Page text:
• Season of KDE Final Report, 2020

    SoK ended finally on 17th February 2020. I am happy to share that I have completed the project “Add multiple datasets to several activities” and passed the final evaluation!!!

Asus Vivobook - Long in the tooth, going strong

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GNU
KDE
Linux
Hardware

For a brief while, I did ponder reinstalling the system from scratch, but then decided against it. The problems I encountered were small (if annoying), and I was able to resolve them quickly. The system works well, it's fast enough. Not bad for a 2013 laptop that was made to be frugal to begin with. Now ideally, there should be no niggles and no upgrade ghosts, but there you have it. As far as the road test goes, I had everything I needed in strange and foreign places, and the Vivobook + Plasma did their job dutifully.

I will probably follow up with one or two more articles of this nature in the future. I'm not sure how extensively I'm going to be using the Ultrabook, but then, its age will be an interesting factor to reckon with. My older laptops are handling the brunt of passing years fairly well, but they were also in a higher cost category when new. With this machine in the mid-price range, I don't really know how things are going to evolve. That's about it for now. The end.

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Plasma Bigscreen

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KDE

  • Plasma Bigscreen – A Dive Into Mycroft Skills, Voice Applications & More

    In this blog post I would like take you through an introduction to Mycroft GUI Skills and Voice Applications technology on Plasma Bigscreen and showcase some of the interesting stuff I have been working on for the Plasma Bigscreen Project which are available on the beta image release for the Raspberry PI 4. This beta image show cases not only media-rich voice applications but also applications specialised to fit the Bigscreen experience all developed under an open process, more information on them in the sections below.

    Plasma Bigscreen is the free open-source user interface experience for those big TV Screens, It consist of KDE Plasma technology powering the User Interface with Mycroft AI’s voice assistance technology packaged together on the image to provide a Smart TV platform and is based on KDE Neon.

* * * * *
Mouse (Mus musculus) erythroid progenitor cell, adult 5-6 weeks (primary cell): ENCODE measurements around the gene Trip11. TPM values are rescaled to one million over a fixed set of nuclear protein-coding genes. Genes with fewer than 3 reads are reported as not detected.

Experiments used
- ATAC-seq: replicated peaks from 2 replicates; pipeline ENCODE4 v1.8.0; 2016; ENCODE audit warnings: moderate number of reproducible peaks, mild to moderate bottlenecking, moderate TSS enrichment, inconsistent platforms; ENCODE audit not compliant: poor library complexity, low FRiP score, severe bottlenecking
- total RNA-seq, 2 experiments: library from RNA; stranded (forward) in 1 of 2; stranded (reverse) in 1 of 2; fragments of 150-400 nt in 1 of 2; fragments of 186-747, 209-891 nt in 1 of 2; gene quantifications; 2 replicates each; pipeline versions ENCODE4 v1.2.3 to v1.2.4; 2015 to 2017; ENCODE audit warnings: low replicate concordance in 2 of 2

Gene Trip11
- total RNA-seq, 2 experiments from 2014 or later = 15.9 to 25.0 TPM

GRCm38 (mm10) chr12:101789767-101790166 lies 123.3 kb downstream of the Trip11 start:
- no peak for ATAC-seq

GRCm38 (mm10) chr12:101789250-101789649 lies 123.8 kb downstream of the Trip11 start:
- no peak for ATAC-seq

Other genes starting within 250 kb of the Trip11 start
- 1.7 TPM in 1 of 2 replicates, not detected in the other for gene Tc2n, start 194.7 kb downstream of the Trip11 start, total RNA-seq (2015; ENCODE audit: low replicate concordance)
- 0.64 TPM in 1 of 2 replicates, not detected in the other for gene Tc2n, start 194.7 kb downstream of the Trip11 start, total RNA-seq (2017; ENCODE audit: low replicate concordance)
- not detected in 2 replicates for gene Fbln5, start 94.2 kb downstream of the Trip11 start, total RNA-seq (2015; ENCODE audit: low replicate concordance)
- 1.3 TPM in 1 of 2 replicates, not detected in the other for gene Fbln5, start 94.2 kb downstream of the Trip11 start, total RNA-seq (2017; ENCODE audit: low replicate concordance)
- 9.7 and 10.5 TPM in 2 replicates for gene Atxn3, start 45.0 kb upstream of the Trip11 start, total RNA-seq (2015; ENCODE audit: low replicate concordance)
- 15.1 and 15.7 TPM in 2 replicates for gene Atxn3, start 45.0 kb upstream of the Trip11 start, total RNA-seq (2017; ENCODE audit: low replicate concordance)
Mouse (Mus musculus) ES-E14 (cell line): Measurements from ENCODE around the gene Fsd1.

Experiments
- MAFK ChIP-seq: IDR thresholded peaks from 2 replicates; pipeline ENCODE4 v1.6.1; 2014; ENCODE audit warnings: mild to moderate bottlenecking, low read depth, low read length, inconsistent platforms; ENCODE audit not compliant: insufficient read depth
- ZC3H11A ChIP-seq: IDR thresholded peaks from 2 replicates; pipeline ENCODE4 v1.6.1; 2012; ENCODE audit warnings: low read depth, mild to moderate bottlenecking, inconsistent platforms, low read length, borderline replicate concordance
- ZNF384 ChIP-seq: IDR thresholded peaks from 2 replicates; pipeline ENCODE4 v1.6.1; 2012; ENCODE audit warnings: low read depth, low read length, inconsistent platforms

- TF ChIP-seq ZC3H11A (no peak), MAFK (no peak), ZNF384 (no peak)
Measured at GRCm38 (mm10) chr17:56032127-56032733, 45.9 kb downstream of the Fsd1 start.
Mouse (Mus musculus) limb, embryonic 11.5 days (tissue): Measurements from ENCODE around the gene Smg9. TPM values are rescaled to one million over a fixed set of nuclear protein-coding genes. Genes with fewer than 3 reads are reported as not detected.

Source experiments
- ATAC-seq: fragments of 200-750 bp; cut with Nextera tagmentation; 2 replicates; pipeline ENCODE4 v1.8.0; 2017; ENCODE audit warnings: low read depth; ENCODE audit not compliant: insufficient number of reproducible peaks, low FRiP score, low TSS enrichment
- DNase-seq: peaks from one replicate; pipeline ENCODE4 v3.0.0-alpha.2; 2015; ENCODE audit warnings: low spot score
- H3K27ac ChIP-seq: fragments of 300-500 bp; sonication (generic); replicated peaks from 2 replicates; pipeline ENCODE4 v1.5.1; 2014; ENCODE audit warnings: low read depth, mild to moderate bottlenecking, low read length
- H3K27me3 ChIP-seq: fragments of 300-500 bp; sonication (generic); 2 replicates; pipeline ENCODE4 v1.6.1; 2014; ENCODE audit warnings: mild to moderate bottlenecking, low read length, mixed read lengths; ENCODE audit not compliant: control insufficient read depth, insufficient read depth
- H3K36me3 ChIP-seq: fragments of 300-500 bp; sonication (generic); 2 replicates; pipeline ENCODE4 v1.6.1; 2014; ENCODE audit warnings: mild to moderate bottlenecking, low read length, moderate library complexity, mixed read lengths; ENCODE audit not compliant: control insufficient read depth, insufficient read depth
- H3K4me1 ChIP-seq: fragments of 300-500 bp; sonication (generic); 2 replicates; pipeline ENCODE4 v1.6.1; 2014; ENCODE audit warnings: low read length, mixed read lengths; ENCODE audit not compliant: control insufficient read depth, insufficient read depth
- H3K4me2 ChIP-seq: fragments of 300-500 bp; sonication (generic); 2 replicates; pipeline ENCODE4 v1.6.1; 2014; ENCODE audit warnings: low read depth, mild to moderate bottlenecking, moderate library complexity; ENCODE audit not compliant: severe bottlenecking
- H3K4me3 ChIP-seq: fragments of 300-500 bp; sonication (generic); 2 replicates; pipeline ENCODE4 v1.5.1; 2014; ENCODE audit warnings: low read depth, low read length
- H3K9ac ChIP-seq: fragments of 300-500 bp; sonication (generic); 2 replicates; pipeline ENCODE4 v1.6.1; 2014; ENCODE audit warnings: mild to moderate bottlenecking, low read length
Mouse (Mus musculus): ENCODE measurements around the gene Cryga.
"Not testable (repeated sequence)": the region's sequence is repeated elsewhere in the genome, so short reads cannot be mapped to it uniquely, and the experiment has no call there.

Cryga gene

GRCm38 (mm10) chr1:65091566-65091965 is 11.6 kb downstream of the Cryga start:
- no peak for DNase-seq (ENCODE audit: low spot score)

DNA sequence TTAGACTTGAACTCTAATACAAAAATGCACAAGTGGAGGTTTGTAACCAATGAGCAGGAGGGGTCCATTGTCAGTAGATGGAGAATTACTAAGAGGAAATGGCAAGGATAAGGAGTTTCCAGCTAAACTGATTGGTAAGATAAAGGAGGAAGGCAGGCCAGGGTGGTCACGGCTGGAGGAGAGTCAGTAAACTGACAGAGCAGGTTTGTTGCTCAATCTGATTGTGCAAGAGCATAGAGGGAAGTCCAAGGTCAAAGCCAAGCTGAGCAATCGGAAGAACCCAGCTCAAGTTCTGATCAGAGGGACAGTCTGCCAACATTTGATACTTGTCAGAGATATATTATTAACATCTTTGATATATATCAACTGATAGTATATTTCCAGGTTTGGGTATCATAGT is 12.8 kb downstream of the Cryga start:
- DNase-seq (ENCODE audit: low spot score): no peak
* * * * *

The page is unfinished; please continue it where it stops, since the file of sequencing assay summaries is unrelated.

The experience when sitting 10 feet away from your TV just isn’t complete without having the ease of access to control it and that’s exactly the space in which Mycroft AI the open-source voice assistant experience fits right in to provide you with that hands free easy interaction.

  • Plasma Bigscreen

    Today I want to introduce a project I have been working on together (mostly in the background) with some colleagues of mine… Now with beta status reached, it’s time to more publicly talk about it: enter Plasma Bigscreen.

    Smart TVs are becoming more and more complete computers, but unfortunately there the experience tends to be a tight walled garden between proprietary platform, services and privacy-infringing features. Features which are very cool, like voice control, but in order to not pose a threat to the user privacy should be on a free software stack and depending less on proprietary cloud platforms where possible.

    Plasma BigScreen is a platform intended to use on smart TVs (trough a powerful enough small computing platform, such as the Raspberry Pi4, or any tiny computer if you need more power) with big remote-friendly UI controls, and Voice activation. What technology did we use for it? Plasma (of course!) and Mycroft.

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Games: Debian-Based SteamOS, Lutris 0.5.5 and Critters for Sale

  • SteamOS Isn’t Dead, Just Sidelined; Valve Has Plans To Go Back To Their Linux-Based OS